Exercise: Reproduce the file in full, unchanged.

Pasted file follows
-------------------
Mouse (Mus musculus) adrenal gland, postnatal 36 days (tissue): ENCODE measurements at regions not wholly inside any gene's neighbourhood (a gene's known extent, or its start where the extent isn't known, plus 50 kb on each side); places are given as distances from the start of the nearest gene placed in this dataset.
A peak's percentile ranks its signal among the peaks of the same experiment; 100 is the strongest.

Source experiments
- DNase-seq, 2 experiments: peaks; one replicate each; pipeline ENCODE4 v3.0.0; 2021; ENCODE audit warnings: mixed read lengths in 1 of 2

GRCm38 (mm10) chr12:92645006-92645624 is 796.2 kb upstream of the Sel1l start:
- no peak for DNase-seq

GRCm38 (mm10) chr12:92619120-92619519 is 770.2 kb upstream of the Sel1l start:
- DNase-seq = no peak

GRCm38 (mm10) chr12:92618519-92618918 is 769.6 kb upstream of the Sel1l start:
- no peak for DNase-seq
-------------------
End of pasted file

Mouse (Mus musculus) adrenal gland, postnatal 36 days (tissue): ENCODE measurements at regions not wholly inside any gene's neighbourhood (a gene's known extent, or its start where the extent isn't known, plus 50 kb on each side); places are given as distances from the start of the nearest gene placed in this dataset.
A peak's percentile ranks its signal among the peaks of the same experiment; 100 is the strongest.

Source experiments
- DNase-seq, 2 experiments: peaks; one replicate each; pipeline ENCODE4 v3.0.0; 2021; ENCODE audit warnings: mixed read lengths in 1 of 2

GRCm38 (mm10) chr12:92645006-92645624 is 796.2 kb upstream of the Sel1l start:
- no peak for DNase-seq

GRCm38 (mm10) chr12:92619120-92619519 is 770.2 kb upstream of the Sel1l start:
- DNase-seq = no peak

GRCm38 (mm10) chr12:92618519-92618918 is 769.6 kb upstream of the Sel1l start:
- no peak for DNase-seq